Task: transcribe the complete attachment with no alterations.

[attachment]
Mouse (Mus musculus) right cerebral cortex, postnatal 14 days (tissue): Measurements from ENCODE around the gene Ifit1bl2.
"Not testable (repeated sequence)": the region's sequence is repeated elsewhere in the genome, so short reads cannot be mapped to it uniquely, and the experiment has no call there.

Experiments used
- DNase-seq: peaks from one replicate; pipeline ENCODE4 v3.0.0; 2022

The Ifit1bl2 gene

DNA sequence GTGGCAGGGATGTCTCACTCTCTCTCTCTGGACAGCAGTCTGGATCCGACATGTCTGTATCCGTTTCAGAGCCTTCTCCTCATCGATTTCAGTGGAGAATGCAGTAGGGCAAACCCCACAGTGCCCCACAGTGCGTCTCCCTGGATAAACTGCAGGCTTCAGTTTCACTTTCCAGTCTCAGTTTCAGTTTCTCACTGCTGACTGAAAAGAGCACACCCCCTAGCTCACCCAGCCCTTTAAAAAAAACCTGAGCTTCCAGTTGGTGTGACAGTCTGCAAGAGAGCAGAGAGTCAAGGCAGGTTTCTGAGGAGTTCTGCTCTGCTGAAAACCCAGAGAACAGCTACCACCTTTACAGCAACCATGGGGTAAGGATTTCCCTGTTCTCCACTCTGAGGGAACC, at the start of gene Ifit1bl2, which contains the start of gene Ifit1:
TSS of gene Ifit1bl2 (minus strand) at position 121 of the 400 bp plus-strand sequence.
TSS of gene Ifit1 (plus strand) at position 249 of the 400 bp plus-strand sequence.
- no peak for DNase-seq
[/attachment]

Mouse (Mus musculus) right cerebral cortex, postnatal 14 days (tissue): Measurements from ENCODE around the gene Ifit1bl2.
"Not testable (repeated sequence)": the region's sequence is repeated elsewhere in the genome, so short reads cannot be mapped to it uniquely, and the experiment has no call there.

Experiments used
- DNase-seq: peaks from one replicate; pipeline ENCODE4 v3.0.0; 2022

The Ifit1bl2 gene

DNA sequence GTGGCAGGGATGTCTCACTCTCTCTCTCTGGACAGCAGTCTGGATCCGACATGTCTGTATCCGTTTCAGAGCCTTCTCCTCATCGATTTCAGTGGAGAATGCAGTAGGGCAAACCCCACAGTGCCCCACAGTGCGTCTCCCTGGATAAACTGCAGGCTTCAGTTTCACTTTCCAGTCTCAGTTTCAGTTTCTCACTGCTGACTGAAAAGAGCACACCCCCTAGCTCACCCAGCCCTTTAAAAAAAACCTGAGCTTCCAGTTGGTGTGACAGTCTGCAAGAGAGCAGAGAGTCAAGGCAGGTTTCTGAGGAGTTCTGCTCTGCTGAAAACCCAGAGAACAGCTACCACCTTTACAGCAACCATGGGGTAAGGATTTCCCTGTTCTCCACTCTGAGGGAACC, at the start of gene Ifit1bl2, which contains the start of gene Ifit1:
TSS of gene Ifit1bl2 (minus strand) at position 121 of the 400 bp plus-strand sequence.
TSS of gene Ifit1 (plus strand) at position 249 of the 400 bp plus-strand sequence.
- no peak for DNase-seq